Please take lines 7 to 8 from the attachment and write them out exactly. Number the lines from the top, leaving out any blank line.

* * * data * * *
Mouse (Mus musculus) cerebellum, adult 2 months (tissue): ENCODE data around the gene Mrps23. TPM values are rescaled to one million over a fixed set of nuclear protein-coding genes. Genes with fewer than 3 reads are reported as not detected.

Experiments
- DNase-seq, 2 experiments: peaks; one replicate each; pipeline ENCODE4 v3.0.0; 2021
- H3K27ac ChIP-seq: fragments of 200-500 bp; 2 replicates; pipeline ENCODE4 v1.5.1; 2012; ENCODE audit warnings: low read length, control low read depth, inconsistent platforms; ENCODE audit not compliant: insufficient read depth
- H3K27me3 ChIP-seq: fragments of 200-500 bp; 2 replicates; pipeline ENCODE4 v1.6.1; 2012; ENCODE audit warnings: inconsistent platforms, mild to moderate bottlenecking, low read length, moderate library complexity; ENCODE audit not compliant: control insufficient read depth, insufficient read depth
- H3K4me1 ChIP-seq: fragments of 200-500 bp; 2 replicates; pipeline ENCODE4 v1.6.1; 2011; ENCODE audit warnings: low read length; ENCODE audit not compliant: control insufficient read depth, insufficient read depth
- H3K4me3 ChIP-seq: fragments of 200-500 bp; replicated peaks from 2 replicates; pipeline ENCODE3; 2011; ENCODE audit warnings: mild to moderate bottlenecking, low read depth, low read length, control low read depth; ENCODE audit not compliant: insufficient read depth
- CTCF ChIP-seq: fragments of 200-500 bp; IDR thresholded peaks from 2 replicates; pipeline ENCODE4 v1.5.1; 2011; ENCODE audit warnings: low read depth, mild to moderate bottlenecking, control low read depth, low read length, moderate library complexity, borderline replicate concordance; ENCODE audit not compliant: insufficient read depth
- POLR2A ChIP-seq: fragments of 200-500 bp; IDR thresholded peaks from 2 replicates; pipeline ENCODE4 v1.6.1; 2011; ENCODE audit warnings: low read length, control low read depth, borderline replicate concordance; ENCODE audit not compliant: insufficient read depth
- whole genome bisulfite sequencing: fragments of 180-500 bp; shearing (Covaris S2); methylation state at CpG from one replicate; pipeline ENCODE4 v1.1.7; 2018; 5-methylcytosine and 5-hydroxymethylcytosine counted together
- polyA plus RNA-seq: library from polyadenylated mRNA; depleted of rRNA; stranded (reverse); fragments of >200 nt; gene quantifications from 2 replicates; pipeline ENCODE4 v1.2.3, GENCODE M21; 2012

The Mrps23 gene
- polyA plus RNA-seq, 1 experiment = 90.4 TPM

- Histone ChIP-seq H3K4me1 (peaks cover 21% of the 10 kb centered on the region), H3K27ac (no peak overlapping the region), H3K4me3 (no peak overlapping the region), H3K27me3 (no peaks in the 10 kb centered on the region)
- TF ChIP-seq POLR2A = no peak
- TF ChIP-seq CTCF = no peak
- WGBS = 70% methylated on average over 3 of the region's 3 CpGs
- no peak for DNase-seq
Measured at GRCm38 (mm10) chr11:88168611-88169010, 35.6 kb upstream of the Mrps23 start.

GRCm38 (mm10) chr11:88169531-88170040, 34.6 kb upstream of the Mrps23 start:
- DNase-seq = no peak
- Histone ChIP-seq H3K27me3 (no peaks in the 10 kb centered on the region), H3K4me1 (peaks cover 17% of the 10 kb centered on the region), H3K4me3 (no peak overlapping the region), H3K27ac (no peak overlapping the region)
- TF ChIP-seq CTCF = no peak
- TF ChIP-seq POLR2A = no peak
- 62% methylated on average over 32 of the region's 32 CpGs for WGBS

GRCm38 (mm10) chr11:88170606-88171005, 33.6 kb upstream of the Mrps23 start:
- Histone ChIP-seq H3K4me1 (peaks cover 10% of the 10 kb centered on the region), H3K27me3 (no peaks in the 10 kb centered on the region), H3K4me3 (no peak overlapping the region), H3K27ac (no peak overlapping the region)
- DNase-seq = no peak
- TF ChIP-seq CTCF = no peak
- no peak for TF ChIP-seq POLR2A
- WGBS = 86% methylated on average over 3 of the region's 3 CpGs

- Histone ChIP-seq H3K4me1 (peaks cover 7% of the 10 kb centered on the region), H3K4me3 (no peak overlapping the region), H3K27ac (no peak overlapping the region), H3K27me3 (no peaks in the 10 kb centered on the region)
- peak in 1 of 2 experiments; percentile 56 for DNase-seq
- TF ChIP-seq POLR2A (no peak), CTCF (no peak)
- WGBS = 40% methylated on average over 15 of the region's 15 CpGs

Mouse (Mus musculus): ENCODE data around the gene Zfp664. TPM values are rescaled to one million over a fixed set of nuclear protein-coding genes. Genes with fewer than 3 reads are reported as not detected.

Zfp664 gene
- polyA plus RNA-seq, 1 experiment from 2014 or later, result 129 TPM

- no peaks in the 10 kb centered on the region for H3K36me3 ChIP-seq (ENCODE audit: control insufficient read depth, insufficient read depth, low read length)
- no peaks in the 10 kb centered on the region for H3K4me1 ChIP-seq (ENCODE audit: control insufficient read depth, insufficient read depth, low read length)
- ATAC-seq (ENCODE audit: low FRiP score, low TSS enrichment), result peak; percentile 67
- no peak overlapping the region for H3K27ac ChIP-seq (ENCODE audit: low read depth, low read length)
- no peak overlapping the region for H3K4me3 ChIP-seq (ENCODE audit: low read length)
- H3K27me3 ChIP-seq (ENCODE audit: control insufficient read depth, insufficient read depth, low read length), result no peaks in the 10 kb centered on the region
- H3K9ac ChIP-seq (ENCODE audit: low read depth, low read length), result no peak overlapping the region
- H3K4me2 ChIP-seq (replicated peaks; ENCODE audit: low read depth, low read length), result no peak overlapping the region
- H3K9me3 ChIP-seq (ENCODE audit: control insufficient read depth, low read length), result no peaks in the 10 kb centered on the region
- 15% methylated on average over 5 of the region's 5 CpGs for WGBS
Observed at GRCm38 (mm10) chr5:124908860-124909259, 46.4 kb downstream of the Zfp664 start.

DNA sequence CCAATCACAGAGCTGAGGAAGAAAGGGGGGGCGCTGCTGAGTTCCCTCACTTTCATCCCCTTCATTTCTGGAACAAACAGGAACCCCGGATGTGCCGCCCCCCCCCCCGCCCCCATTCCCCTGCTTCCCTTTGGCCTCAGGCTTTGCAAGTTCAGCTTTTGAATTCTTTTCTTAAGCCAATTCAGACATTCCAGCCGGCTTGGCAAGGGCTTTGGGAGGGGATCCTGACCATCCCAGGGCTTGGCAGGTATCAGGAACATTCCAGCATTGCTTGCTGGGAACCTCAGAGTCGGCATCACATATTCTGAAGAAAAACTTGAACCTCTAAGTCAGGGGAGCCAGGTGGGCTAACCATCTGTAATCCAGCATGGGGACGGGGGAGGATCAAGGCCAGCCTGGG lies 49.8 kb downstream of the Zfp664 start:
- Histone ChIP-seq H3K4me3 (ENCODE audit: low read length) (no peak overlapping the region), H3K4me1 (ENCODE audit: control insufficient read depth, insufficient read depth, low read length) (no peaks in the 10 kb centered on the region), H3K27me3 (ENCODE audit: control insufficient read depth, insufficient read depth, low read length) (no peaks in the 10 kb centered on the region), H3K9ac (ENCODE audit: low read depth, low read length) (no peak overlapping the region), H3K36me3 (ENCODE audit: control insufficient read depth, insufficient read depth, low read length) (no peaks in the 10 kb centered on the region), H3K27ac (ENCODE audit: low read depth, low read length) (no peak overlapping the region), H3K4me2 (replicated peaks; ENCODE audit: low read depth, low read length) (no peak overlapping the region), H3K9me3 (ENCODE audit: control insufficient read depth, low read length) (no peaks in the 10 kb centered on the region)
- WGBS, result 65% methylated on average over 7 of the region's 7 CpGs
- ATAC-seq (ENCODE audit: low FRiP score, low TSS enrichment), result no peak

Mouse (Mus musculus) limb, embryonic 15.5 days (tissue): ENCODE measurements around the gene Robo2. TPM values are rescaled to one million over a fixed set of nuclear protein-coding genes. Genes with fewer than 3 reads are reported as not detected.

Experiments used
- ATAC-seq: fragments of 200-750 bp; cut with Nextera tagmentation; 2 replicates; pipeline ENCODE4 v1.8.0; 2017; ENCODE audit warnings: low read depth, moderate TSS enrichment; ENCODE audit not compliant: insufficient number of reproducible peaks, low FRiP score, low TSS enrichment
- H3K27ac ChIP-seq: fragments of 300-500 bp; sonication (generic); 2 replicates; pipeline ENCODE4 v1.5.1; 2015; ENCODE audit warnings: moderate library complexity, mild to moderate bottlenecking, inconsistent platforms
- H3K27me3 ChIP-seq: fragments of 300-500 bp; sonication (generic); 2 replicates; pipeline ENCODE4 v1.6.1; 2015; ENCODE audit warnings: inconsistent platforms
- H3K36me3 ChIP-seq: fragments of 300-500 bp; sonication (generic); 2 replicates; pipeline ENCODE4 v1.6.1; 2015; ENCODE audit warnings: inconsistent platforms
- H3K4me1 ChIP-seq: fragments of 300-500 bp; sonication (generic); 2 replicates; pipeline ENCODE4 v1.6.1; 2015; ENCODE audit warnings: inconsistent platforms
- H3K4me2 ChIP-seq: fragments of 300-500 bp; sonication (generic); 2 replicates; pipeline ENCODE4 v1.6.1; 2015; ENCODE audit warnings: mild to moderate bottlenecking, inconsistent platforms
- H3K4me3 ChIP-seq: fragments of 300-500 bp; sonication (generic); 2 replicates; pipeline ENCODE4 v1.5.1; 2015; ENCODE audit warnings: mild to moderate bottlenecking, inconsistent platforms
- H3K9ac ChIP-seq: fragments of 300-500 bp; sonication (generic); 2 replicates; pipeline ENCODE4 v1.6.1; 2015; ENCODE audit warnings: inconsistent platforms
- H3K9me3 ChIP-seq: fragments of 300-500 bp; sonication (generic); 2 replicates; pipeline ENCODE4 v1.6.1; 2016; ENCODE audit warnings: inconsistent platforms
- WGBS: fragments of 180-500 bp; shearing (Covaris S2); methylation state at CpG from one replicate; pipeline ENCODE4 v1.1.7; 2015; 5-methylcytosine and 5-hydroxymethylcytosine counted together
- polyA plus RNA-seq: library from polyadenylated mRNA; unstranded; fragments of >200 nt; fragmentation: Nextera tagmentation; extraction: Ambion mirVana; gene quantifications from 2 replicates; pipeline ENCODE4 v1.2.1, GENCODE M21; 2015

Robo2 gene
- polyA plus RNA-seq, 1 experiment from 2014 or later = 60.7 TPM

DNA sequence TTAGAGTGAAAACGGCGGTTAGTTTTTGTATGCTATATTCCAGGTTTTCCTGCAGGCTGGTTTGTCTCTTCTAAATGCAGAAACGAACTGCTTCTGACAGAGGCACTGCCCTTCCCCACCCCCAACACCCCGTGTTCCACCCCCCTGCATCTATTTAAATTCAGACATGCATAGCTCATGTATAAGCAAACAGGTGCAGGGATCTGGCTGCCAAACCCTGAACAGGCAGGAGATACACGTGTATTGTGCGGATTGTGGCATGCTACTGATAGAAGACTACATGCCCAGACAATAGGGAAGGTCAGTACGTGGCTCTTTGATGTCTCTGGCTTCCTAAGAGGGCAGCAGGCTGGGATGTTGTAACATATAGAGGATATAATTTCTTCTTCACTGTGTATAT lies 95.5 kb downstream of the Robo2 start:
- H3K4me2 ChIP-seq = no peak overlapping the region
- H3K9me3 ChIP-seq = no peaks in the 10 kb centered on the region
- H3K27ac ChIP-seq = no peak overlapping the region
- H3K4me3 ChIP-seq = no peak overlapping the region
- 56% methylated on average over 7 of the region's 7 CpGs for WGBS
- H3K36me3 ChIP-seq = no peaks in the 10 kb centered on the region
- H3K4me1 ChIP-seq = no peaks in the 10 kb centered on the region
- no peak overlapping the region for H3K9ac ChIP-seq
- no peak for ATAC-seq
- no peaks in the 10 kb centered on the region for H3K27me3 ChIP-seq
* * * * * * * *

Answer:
- H3K4me3 ChIP-seq: fragments of 200-500 bp; replicated peaks from 2 replicates; pipeline ENCODE3; 2011; ENCODE audit warnings: mild to moderate bottlenecking, low read depth, low read length, control low read depth; ENCODE audit not compliant: insufficient read depth
- CTCF ChIP-seq: fragments of 200-500 bp; IDR thresholded peaks from 2 replicates; pipeline ENCODE4 v1.5.1; 2011; ENCODE audit warnings: low read depth, mild to moderate bottlenecking, control low read depth, low read length, moderate library complexity, borderline replicate concordance; ENCODE audit not compliant: insufficient read depth